First she name-dropped "the men and women serving our country in Iraq," and then moved on to God. With that kind of rhetoric, you'd think Ms. Hilton was running for office. Too bad the Beltway PR strategy isn't working out for her. If you have any doubts about the kind of vitriol Paris inspires, check out ParisHiltonAutopsy.com. And Republicans say class warfare is passe.
There's been a lot of media hand-wringing over the media's own coverage of the Hilton travails, aptly titled by Jon Stewart as "The Shawskank Redemption." All of us -- including Paris herself-- agree, there are more important issues to cover than this made-for-tabloids saga. But note that no one -- especially the average media egghead -- is making the same argument about the wall-to-wall Sopranos coverage. Endlessly analyzing the metaphysical and cultural significance of the ending of an HBO mob series is A-okay even when there are folks dying on the streets of Baghdad. But it's a crime against humanity to waste so much ink on the antics of some blonde bimbette. Hmm, the right priorities or just pop culture snobbery? Not that there is anything wrong with the latter, but in the midst of all this self-righteous indignation, it's good to remind ourselves that pop culture is still just pop culture, even when it involves eight-letter words.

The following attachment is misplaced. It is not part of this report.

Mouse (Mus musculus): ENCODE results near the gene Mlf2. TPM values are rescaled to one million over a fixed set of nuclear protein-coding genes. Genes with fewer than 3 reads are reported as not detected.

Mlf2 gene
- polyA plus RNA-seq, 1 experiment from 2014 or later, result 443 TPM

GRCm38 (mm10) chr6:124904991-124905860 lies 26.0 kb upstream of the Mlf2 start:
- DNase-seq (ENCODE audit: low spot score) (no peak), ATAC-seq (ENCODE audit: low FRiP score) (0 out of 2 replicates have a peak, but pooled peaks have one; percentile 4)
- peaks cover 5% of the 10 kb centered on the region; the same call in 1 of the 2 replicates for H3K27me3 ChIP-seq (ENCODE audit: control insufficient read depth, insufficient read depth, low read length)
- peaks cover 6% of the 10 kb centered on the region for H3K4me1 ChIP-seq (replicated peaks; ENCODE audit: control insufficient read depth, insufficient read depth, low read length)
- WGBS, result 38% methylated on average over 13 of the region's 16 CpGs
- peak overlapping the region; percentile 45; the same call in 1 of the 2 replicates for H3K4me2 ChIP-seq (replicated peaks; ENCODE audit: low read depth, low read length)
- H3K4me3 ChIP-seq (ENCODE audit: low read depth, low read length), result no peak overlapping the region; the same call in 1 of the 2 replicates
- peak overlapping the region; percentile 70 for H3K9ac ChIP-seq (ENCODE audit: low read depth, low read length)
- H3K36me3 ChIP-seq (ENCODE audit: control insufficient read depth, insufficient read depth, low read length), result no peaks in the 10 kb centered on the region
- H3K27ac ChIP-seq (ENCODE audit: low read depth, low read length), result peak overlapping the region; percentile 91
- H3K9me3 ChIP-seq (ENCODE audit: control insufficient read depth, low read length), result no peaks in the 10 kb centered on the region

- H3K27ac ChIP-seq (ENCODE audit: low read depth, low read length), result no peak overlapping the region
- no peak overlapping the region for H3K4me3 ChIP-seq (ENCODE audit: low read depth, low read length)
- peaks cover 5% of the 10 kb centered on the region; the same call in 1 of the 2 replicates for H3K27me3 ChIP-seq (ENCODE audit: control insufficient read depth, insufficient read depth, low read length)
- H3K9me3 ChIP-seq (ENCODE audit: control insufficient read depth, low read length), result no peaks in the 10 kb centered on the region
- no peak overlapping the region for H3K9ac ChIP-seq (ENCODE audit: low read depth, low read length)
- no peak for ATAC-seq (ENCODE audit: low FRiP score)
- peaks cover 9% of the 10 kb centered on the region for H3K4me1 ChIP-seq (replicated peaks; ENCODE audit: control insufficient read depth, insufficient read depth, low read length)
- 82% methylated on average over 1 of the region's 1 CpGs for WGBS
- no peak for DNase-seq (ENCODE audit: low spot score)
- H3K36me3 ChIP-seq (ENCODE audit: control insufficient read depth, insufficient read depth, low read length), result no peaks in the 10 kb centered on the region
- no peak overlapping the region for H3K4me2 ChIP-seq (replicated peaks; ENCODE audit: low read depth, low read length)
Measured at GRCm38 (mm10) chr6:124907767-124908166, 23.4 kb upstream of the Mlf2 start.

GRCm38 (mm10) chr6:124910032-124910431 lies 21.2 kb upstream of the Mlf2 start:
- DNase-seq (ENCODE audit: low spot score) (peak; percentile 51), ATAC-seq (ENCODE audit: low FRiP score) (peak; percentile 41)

And when it comes to cultural significance, Paris trumps any fictional angst-ridden suburban mob boss, however well-written. No one better represents the fervid obsession with wealth, warped notions of beauty and female sexuality, and impoverished criteria for fame that is 21st century America. Sure we think Tony is cool -- and he's not exactly a role model either -- but the sad fact is that her vapid, party-hopping, pill-popping celebrity existence is what passes for the American Dream these days.